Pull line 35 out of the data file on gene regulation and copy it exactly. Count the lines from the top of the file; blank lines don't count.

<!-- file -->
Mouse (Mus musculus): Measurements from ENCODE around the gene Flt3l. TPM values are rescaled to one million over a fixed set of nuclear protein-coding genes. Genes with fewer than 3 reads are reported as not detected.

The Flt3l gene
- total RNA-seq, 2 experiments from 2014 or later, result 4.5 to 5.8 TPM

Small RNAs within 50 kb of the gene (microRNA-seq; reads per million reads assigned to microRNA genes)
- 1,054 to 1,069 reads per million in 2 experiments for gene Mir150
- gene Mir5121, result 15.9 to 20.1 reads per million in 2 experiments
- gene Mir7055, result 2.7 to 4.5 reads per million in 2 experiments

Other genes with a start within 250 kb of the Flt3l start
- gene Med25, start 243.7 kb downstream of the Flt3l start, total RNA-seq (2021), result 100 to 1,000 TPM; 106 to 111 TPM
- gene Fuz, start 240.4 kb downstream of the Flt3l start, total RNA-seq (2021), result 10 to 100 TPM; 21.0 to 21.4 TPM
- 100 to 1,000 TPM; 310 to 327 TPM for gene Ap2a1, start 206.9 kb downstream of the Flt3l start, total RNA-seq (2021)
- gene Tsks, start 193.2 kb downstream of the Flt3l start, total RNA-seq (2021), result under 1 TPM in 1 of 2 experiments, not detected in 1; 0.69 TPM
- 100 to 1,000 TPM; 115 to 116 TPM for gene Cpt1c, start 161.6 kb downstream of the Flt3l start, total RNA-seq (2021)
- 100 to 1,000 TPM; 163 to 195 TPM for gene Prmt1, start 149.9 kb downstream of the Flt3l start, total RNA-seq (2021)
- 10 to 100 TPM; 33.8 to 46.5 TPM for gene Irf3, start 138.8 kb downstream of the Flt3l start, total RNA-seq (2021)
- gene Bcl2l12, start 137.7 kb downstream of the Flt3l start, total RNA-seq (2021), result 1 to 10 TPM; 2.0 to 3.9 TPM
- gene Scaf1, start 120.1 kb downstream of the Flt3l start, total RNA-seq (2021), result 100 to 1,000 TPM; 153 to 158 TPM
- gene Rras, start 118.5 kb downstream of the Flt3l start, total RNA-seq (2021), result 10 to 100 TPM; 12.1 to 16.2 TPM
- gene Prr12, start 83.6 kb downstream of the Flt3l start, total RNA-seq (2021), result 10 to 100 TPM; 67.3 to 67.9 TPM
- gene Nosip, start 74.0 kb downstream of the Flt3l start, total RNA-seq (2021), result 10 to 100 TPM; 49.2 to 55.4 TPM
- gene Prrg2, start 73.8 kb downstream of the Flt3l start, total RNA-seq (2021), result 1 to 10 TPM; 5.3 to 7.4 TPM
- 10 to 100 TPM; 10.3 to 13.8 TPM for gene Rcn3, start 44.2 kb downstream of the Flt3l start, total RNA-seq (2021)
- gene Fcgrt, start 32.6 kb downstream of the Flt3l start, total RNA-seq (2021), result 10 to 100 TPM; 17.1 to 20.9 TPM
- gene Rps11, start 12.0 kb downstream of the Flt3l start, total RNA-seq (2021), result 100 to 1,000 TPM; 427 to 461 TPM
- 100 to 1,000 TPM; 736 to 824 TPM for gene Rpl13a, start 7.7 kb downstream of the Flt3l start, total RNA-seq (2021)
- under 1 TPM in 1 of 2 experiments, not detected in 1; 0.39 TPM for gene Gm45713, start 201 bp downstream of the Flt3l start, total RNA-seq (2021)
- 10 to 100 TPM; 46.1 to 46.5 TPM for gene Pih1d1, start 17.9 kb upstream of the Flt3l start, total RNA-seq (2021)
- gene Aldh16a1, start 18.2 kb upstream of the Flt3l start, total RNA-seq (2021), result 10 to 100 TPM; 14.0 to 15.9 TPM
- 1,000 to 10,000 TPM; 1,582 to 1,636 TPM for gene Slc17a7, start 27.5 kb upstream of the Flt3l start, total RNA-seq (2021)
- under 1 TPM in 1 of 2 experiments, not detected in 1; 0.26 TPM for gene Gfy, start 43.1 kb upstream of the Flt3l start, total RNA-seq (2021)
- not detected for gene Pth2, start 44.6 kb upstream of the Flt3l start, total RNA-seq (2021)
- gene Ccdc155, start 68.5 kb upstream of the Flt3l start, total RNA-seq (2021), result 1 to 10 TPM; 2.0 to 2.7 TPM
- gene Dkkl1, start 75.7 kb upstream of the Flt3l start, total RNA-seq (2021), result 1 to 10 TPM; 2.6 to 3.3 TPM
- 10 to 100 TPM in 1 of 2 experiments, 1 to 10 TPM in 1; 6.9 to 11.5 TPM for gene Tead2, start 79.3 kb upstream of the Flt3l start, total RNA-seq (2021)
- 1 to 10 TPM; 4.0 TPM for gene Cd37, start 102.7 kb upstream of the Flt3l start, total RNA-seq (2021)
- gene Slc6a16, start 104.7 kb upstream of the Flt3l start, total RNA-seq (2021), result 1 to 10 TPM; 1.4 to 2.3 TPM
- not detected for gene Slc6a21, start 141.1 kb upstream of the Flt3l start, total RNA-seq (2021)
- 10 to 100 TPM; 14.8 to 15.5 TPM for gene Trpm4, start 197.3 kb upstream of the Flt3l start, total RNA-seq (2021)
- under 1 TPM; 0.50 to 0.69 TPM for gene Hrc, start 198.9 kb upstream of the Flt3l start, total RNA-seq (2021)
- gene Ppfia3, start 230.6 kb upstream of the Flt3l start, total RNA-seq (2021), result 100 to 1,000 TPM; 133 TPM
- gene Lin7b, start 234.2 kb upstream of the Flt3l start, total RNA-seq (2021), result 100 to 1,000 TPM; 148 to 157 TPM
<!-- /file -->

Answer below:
- 1 to 10 TPM; 4.0 TPM for gene Cd37, start 102.7 kb upstream of the Flt3l start, total RNA-seq (2021)